It has heretofore been known to apply a protective coating to pavement for the purpose of protecting it against water, vehicle fuels and other adverse chemicals. The most widely used coating at the present time is a product which includes emulsified coal-tar or coal-tar dissolved in an organic solvent. This coating is particularly adapted for use on asphalt pavements. It is now known that coal-tar is a carcinogen which presents a health hazard over time to those having significant exposure to it. While there have been attempts to formulate alternative coatings to replace coal-tar, the known substitutes which are noncarcinogenic in nature do not provide the desired degree of resistance to petroleum products as is possible with a coal-tar base coating. Also, the substitute coatings which have been devised generally are considerably more expensive than the known coal-tar coatings thus limiting usage of the safe substitutes.
It is, therefore, a primary objective of the present invention to provide a coating having good resistance to petroleum products but which does not contain any known carcinogens.
Another very important objective of our invention is to provide a petroleum resistant coating which is free of known carcinogens but is comparable in cost to coal-tar base coatings.
Another important one of the aims of the invention is to provide a coating which is fuel resistant, does not utilize known carcinogens and is water soluble thus rendering the product easy to clean up and safe to store and transport.
It is another important objective of our invention to provide a coating which meets the foregoing aims and objects and is particularly suited for use in protecting asphalt pavement.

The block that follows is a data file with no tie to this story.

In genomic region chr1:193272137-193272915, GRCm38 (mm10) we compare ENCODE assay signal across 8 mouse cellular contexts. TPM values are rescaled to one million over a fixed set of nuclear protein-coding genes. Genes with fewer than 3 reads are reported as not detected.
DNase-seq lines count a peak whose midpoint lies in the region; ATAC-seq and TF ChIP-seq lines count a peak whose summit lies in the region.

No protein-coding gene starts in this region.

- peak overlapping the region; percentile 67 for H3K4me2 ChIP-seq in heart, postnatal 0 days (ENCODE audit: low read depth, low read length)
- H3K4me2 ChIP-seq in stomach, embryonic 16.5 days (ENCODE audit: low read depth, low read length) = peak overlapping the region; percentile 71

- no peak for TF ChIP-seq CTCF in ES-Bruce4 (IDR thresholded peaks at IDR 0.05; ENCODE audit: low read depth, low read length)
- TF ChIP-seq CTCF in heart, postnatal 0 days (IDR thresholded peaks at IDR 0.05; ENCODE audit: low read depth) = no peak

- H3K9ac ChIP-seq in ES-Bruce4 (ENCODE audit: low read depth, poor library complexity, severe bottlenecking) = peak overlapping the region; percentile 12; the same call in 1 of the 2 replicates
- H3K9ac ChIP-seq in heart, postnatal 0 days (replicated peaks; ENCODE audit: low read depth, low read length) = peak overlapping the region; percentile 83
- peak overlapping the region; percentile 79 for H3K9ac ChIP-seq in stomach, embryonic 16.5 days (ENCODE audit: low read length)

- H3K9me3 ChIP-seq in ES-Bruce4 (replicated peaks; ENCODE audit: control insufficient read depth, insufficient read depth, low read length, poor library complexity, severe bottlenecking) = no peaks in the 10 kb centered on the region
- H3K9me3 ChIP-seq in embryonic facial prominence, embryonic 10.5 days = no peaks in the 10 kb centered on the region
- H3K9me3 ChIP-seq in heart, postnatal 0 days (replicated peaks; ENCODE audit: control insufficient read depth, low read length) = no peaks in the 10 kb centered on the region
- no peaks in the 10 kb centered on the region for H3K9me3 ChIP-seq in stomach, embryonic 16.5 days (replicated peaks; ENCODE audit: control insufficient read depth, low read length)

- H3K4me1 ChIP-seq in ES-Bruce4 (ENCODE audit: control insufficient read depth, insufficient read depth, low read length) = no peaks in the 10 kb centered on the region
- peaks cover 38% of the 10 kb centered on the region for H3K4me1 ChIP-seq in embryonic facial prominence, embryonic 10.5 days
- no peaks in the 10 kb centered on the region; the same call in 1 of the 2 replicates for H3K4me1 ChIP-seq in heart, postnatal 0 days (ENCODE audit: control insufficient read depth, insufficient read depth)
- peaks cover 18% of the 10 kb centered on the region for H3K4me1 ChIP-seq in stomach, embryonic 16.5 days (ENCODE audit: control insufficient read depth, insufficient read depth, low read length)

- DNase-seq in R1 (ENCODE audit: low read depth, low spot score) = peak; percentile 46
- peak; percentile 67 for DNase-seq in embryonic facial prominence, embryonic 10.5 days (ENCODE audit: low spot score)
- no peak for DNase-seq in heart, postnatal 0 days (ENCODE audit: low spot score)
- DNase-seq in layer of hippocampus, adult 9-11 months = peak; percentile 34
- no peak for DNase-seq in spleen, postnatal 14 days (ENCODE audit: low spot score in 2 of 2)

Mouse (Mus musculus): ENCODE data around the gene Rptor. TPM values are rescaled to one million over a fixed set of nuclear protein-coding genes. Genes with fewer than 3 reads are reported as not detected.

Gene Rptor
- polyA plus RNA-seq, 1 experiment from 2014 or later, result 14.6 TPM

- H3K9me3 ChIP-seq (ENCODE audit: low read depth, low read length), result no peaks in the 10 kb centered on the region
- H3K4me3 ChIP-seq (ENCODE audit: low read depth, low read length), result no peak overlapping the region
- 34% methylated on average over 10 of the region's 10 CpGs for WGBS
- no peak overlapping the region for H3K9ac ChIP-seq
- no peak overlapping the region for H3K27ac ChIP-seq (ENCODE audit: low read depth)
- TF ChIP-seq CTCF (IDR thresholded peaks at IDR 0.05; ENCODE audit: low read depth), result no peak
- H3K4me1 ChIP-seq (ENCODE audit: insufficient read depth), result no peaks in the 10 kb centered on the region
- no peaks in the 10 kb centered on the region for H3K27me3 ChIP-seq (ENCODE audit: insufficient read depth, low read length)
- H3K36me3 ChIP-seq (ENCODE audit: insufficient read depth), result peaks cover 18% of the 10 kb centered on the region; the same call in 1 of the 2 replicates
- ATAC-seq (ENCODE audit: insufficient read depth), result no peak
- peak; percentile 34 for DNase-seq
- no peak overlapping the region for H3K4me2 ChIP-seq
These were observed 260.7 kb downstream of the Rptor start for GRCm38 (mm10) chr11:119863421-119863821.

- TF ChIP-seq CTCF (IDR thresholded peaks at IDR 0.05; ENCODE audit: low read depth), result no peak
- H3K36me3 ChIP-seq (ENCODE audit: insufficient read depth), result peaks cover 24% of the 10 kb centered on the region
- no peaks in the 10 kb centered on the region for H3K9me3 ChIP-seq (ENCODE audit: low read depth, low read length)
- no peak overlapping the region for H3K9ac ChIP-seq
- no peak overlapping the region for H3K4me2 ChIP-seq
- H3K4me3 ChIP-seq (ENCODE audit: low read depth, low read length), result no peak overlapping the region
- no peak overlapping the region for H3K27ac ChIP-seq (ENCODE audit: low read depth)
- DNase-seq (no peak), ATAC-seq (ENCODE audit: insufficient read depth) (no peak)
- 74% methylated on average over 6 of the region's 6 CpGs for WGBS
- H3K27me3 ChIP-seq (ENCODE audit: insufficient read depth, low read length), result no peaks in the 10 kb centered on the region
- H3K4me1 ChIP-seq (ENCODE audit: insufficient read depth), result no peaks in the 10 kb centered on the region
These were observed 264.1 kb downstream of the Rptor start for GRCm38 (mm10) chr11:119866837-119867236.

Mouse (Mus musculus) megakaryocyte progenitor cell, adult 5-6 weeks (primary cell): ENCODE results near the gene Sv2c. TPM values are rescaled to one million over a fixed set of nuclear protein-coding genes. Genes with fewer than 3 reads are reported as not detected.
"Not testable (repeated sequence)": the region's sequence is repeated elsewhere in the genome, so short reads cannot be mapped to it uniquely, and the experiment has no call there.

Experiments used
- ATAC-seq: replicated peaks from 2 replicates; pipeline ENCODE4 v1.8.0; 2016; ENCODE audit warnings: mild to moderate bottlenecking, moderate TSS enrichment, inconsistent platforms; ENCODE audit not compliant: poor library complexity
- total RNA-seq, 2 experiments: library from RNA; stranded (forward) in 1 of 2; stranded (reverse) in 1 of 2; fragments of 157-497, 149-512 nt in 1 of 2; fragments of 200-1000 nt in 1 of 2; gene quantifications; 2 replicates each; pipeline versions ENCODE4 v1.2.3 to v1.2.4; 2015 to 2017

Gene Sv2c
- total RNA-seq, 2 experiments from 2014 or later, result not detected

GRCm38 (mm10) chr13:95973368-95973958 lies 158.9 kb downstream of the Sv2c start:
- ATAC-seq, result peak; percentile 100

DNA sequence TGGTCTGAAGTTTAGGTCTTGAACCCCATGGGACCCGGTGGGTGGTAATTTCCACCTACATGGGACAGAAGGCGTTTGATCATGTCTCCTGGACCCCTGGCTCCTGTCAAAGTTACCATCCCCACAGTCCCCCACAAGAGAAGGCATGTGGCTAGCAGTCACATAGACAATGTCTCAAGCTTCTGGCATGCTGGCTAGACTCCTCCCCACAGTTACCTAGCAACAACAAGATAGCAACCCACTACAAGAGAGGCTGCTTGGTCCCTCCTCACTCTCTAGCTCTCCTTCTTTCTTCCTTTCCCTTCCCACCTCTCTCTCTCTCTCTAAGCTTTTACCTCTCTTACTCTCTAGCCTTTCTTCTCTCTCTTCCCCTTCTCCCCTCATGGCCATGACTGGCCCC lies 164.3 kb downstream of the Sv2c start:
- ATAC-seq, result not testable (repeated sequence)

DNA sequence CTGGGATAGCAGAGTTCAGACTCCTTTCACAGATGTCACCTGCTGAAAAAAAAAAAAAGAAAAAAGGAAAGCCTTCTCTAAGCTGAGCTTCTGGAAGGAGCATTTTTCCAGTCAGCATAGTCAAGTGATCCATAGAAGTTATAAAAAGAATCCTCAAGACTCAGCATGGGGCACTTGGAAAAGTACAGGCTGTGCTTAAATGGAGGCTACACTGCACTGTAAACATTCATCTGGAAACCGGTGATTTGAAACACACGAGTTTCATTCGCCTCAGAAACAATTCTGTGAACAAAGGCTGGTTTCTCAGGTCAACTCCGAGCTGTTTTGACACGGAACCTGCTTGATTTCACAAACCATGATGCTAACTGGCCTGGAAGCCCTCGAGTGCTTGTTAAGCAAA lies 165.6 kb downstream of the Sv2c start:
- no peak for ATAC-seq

Other objects of the invention will be made clear or become apparent from the following detailed description and claims.
A coating composition meeting the aims and objects stated above can be satisfactorily prepared from a combination of a water slurry of inorganic inert filler material to which a latex polymer and coupling agent have been added along with a polyphenyl compound to which plasticizer and surfactant have been added.
The water slurry is prepared by combining a suitable filler material in a quantity of 15-35 weight percent (all percentages are based upon total components) with water in a quantity of 40-60 weight percent. Suitable fillers include clay, talc, sand, lime, mica, bentonite, fly ash and slate. The filler and water mixture is blended with heating to a temperature of between approximately 140°-210° F., preferably about 160° F. During heating, 1-10 weight percent of latex polymer is added. Any one of various known latexes may be utilized, including ethylene vinyl acetate, acrylic and styrene butadiene. Preferably, although not essential, 0.05-2.0 weight percent of a coupling agent such as zirconium aluminate or a titanate is also added to the aqueous blend. Suitable titanates include CaTiO3, Ba2 Ti3 O8, alkyl titanates or titanate chelates such as tetrabutyltitanate acetylacetonate titanate, and bis(2,4-pentanedianate-0,0')bis(2-propanolato)-titanate. Up to 1 percent of a suitable colorant such as carbon black, dispersant or powder, may also be added to the water base slurry.